The Interactive Effects of Mood and Trait Negative Affect in Group Decision Making
Extending the growing interest in affect in work groups, we propose that groups with distributed information make higher quality decisions when they are in a negative rather than a positive mood, but that these effects are moderated by group members' trait negative affect. In support of this hypothesis, an experiment (N = 175 groups) showed that positive mood led to lower quality decisions than did negative or neutral moods when group members were low in trait negative affect, whereas such mood effects were not observed in groups higher in trait negative affect. Mediational analysis based on behavioral observations of group process confirmed that group information elaboration mediated this effect. These results provide an important caveat on the benefits of positive moods in work groups, and suggest that the study of trait × state affect interactions is an important avenue for future research.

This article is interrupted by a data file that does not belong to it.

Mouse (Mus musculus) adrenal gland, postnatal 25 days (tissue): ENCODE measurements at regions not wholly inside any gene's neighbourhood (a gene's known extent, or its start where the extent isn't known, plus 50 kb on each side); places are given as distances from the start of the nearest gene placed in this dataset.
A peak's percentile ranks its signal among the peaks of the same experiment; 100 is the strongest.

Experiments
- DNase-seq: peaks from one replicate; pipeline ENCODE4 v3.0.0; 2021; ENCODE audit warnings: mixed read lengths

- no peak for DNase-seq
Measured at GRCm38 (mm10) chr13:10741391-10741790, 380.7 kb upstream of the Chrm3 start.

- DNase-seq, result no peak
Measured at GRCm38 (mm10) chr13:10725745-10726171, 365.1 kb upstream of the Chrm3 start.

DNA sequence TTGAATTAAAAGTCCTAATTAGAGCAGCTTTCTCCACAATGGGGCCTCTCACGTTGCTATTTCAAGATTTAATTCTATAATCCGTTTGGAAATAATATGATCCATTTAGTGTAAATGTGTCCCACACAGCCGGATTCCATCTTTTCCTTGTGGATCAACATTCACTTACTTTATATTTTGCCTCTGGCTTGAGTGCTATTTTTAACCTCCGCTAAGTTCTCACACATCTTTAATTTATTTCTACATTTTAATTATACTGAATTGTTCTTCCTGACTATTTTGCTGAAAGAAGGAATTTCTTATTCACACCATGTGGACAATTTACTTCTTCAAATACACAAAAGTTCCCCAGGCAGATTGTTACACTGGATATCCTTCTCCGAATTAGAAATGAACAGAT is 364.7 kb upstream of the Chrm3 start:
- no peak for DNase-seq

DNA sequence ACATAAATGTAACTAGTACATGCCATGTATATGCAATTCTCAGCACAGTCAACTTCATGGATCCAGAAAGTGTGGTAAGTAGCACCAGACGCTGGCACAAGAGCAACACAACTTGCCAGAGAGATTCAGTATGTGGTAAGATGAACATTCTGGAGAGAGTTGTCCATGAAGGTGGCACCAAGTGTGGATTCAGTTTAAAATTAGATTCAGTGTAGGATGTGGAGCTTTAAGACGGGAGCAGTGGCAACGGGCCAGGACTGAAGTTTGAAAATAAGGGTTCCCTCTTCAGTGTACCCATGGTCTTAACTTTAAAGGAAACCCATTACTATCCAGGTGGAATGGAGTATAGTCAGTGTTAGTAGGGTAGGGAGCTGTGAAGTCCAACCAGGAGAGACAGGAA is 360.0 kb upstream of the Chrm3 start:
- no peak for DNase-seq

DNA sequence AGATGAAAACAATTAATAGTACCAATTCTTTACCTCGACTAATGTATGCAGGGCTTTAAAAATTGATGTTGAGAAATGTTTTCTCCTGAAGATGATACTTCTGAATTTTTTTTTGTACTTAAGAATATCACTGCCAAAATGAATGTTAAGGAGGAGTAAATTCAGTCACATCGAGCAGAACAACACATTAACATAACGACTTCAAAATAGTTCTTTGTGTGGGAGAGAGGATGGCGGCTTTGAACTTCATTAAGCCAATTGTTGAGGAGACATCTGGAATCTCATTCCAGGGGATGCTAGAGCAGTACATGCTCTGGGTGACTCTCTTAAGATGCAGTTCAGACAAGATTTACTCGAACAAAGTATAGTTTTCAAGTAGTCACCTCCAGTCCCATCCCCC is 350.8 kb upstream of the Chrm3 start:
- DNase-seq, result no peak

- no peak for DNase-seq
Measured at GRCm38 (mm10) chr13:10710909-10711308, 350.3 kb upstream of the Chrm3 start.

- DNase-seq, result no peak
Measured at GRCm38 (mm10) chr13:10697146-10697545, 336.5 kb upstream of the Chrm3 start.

|Keywords||distributed information, elaboration, group decision making, group dynamics, group performance, group processes, mood, negative affectivity, team performance|
|Persistent URL||dx.doi.org/10.1287/orsc.1090.0461, hdl.handle.net/1765/20879|
van Knippenberg, D.L, Kooij-de Bode, J.M, & van Ginkel, W.P. (2010). The Interactive Effects of Mood and Trait Negative Affect in Group Decision Making. Organization Science, 21(3), 731–744. doi:10.1287/orsc.1090.0461